Artem Anisimov, Patrick Kane were upset by Artemi Panarin trade to Blue Jackets
Anisimov was ‘shocked’ by the move but plans to ‘do whatever it takes to win the game’ when Chicago plays Columbus.
Fans weren’t the only ones upset by the Chicago Blackhawks trading winger Artemi Panarin to the Columbus Blue Jackets in June. Panarin’s linemates Artem Anisimov and Patrick Kane voiced their displeasure on the move Friday during the opening day of its 10th annual convention at the downtown Hilton in Chicago.
‘‘I’d be lying to you if I was sitting up here saying I wasn’t disappointed when it first went down, no doubt about it,’’ Kane said via Chicago Sun Times. ‘‘Artemi’s a great kid, someone I got along with really well off the ice and had that chemistry with on the ice. It was just fun to play with him every night. I’ll miss him, for sure.’’
Anisimov didn’t like seeing his linemate and countrymen sent to his former team in Columbus.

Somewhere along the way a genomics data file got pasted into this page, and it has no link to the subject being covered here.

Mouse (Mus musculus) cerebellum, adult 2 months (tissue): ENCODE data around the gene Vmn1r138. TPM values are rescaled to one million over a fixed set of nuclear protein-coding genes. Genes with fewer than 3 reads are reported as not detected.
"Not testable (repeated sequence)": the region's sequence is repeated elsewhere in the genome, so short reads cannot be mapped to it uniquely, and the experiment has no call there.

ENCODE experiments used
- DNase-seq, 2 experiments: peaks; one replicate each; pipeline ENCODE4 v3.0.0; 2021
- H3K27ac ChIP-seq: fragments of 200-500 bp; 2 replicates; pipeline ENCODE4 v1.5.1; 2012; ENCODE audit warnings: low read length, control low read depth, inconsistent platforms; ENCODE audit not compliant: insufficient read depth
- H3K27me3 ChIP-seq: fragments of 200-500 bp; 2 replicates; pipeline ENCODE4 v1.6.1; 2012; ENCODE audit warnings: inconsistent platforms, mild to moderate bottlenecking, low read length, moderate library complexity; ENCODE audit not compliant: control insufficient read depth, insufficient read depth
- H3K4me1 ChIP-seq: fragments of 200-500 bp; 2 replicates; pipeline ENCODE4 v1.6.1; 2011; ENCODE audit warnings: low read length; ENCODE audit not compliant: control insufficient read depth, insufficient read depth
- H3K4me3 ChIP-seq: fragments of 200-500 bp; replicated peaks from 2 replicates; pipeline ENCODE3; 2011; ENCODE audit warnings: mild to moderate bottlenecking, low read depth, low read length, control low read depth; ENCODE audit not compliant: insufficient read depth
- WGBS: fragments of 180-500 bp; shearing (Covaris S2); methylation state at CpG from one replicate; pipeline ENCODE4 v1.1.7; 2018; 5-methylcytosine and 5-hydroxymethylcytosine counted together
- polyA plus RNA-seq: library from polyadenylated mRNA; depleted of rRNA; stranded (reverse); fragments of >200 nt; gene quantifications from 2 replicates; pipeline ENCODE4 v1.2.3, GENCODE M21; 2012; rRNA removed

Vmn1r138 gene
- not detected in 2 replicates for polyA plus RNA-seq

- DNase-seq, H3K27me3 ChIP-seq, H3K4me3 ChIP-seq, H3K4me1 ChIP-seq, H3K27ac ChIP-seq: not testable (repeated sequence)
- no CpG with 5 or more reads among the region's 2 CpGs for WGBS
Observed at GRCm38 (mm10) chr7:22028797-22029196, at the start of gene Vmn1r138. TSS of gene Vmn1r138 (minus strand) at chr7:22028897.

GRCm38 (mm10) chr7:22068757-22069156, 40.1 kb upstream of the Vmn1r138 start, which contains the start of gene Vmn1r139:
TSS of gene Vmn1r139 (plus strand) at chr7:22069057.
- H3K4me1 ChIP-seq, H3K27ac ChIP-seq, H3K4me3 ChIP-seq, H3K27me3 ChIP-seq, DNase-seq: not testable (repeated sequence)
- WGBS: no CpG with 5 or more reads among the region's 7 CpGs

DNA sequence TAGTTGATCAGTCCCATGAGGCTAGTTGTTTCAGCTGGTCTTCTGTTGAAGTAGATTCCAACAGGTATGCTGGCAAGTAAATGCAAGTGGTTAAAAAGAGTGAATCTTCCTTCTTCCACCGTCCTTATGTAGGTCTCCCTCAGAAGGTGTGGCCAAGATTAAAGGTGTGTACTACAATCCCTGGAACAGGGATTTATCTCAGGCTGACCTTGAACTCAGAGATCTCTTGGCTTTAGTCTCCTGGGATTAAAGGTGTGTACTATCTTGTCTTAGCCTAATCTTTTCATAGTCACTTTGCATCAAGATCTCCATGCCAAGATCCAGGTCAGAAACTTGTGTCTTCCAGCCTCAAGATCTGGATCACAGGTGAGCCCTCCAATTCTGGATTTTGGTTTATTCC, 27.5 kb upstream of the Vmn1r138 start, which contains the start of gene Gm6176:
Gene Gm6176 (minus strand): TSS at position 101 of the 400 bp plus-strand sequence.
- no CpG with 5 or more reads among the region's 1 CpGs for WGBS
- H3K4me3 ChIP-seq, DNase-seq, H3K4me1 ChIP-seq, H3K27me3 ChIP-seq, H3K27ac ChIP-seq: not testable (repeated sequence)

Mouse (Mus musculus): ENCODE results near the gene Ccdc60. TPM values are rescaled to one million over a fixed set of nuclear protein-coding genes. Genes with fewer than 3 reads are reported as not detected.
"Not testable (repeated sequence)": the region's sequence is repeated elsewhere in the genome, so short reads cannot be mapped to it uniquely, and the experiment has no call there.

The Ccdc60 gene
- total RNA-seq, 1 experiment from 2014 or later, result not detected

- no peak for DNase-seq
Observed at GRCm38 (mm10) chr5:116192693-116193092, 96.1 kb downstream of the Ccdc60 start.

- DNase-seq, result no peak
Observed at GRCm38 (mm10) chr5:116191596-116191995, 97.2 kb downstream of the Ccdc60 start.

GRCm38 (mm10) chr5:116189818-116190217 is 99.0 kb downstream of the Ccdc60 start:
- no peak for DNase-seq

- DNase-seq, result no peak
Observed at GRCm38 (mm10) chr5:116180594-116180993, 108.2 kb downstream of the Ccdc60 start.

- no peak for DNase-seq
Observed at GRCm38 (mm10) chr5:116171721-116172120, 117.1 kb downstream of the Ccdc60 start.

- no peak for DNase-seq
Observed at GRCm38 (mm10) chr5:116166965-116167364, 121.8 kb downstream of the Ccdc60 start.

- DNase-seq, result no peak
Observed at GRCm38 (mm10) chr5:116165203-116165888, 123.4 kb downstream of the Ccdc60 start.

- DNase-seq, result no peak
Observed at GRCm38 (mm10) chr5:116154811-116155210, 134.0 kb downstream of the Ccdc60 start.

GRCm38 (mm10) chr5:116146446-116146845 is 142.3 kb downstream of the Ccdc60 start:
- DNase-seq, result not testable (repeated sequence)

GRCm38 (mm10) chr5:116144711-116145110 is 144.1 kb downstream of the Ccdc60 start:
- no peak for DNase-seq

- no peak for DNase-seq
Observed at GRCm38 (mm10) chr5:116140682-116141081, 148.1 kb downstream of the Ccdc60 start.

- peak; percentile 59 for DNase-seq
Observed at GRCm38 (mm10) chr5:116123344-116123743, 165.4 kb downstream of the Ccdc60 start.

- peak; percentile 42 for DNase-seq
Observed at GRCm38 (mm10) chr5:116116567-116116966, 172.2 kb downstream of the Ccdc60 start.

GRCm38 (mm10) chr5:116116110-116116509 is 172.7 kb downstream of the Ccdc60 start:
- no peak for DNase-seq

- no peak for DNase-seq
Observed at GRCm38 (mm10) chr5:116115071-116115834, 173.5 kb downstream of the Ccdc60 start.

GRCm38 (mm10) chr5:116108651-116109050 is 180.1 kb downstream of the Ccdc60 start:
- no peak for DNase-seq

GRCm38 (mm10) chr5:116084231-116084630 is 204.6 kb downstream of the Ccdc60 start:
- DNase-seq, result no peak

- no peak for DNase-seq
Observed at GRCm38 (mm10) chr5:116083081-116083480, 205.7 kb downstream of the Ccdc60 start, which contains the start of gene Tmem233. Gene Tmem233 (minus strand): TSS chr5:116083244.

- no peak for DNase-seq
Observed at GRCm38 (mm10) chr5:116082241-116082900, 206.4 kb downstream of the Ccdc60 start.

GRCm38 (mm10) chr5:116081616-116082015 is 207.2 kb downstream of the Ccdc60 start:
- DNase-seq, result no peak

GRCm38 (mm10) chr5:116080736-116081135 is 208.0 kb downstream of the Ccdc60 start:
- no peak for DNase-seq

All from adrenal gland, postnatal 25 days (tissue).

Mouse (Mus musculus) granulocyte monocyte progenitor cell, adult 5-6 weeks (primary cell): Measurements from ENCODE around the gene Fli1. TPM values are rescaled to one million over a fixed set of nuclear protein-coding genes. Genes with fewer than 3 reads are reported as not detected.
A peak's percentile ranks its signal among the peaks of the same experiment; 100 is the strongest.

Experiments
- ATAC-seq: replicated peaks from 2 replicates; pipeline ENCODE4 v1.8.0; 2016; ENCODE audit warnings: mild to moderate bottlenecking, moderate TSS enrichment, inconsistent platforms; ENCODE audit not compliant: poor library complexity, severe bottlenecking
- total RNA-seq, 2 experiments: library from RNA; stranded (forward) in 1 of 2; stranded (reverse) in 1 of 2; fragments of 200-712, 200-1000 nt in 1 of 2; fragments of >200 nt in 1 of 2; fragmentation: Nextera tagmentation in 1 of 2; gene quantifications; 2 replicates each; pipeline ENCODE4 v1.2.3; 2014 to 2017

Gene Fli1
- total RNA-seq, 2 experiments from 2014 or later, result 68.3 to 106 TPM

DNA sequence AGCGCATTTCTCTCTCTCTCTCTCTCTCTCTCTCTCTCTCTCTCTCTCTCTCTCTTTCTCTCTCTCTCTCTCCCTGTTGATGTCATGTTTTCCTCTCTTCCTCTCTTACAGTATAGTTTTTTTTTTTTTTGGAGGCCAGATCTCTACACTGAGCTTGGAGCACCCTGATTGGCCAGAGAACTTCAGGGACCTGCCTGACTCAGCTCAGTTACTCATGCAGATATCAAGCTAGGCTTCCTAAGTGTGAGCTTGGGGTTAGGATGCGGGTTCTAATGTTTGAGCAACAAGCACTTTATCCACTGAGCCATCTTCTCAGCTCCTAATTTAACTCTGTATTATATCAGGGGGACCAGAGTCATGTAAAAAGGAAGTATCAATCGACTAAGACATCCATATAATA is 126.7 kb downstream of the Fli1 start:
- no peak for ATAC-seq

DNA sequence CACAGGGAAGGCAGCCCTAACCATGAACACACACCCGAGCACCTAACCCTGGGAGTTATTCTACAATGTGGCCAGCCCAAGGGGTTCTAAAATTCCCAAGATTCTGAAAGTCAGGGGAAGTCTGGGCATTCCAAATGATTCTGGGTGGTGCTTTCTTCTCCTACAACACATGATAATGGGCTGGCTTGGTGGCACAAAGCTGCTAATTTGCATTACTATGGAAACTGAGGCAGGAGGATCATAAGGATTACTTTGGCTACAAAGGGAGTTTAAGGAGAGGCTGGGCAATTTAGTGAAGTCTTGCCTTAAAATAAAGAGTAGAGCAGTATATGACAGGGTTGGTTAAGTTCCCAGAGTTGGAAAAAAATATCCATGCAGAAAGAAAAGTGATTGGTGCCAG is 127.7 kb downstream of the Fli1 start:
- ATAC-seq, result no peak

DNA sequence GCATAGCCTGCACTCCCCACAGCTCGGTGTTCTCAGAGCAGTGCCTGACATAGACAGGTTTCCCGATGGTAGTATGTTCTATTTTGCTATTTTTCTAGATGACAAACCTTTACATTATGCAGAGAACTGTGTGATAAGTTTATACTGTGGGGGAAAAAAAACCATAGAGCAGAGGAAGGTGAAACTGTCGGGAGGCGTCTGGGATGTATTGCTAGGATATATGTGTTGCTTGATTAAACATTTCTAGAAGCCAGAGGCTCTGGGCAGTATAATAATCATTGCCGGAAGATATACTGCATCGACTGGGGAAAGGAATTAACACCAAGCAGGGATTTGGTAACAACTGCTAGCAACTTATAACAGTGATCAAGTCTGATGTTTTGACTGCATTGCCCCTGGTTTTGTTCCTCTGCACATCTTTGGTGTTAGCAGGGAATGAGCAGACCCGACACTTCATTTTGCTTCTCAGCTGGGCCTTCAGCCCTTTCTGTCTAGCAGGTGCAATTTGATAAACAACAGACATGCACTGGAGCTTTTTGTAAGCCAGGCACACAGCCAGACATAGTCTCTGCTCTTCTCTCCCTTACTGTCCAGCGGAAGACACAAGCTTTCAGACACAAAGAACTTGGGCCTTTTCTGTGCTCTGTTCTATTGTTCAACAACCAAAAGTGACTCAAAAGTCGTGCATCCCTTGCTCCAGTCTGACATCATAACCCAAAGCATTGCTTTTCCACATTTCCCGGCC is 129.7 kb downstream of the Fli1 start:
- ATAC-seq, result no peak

‘‘I was shocked, actually,’’ Anisimov said. ‘‘It’s hard to see my close friend going to my old team. But on the ice, when we play each other, I’m going to try to hit him and do whatever it takes to win the game.’’
It’s no surprise the duo were upset by the trade as they had the most productive seasons of their careers with Panarin. Anisimov scored 42 points in 2015-16 before tying a career high in goals (22) and a career high in points (44) this past season. Kane won the Hart Trophy and scoring title in 2015-16 then recorded 89 points in his final season with Panarin.
Anisimov and Kane could stay on the Hawks’ second line together with reacquired winger Patrick Sharp or Ryan Hartman filling in at left wing, or Nick Schmaltz could man the No. 2 center role and bump Anisimov to the third line. Coach Joel Quenneville is already gleefully mulling over his various options.
“Every day you write down different combinations. You look at probability, the likelihood of who will be compatible with who,” Quenneville said during the convention via CSN Chicago. “So I think it will be fun trying to go through that process, not just on paper, but when you get them together and out there playing. We certainly have a lot of options up front.”